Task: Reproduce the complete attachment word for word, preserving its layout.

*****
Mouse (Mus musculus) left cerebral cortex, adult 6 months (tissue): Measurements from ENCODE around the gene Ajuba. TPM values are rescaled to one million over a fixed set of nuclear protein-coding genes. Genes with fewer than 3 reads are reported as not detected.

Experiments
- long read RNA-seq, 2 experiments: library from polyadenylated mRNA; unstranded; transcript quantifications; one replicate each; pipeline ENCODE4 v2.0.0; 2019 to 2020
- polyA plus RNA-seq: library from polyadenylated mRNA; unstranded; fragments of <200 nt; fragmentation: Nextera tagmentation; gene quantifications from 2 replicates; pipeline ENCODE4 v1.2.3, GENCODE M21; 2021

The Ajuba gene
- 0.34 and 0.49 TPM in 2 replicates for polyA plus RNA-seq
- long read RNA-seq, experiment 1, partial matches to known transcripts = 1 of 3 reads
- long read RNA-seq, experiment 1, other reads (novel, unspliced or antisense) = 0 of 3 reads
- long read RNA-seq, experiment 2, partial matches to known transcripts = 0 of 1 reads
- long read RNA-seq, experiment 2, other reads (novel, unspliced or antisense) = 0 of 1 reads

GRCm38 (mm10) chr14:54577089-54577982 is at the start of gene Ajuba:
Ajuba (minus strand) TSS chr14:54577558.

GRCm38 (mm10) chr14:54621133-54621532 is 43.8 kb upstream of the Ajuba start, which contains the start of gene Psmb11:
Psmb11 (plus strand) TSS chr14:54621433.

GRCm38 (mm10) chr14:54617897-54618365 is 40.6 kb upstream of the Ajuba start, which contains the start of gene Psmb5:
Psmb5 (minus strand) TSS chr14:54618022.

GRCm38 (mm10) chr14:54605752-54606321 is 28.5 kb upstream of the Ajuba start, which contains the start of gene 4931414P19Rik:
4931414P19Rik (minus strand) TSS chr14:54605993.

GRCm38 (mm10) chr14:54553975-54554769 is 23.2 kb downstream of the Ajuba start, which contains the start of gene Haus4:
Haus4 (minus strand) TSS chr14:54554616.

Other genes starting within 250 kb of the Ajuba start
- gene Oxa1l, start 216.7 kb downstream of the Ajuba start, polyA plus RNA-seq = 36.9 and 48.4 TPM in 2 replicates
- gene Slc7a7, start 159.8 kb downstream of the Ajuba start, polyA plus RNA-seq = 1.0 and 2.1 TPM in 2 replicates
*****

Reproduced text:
Mouse (Mus musculus) left cerebral cortex, adult 6 months (tissue): Measurements from ENCODE around the gene Ajuba. TPM values are rescaled to one million over a fixed set of nuclear protein-coding genes. Genes with fewer than 3 reads are reported as not detected.

Experiments
- long read RNA-seq, 2 experiments: library from polyadenylated mRNA; unstranded; transcript quantifications; one replicate each; pipeline ENCODE4 v2.0.0; 2019 to 2020
- polyA plus RNA-seq: library from polyadenylated mRNA; unstranded; fragments of <200 nt; fragmentation: Nextera tagmentation; gene quantifications from 2 replicates; pipeline ENCODE4 v1.2.3, GENCODE M21; 2021

The Ajuba gene
- 0.34 and 0.49 TPM in 2 replicates for polyA plus RNA-seq
- long read RNA-seq, experiment 1, partial matches to known transcripts = 1 of 3 reads
- long read RNA-seq, experiment 1, other reads (novel, unspliced or antisense) = 0 of 3 reads
- long read RNA-seq, experiment 2, partial matches to known transcripts = 0 of 1 reads
- long read RNA-seq, experiment 2, other reads (novel, unspliced or antisense) = 0 of 1 reads

GRCm38 (mm10) chr14:54577089-54577982 is at the start of gene Ajuba:
Ajuba (minus strand) TSS chr14:54577558.

GRCm38 (mm10) chr14:54621133-54621532 is 43.8 kb upstream of the Ajuba start, which contains the start of gene Psmb11:
Psmb11 (plus strand) TSS chr14:54621433.

GRCm38 (mm10) chr14:54617897-54618365 is 40.6 kb upstream of the Ajuba start, which contains the start of gene Psmb5:
Psmb5 (minus strand) TSS chr14:54618022.

GRCm38 (mm10) chr14:54605752-54606321 is 28.5 kb upstream of the Ajuba start, which contains the start of gene 4931414P19Rik:
4931414P19Rik (minus strand) TSS chr14:54605993.

GRCm38 (mm10) chr14:54553975-54554769 is 23.2 kb downstream of the Ajuba start, which contains the start of gene Haus4:
Haus4 (minus strand) TSS chr14:54554616.

Other genes starting within 250 kb of the Ajuba start
- gene Oxa1l, start 216.7 kb downstream of the Ajuba start, polyA plus RNA-seq = 36.9 and 48.4 TPM in 2 replicates
- gene Slc7a7, start 159.8 kb downstream of the Ajuba start, polyA plus RNA-seq = 1.0 and 2.1 TPM in 2 replicates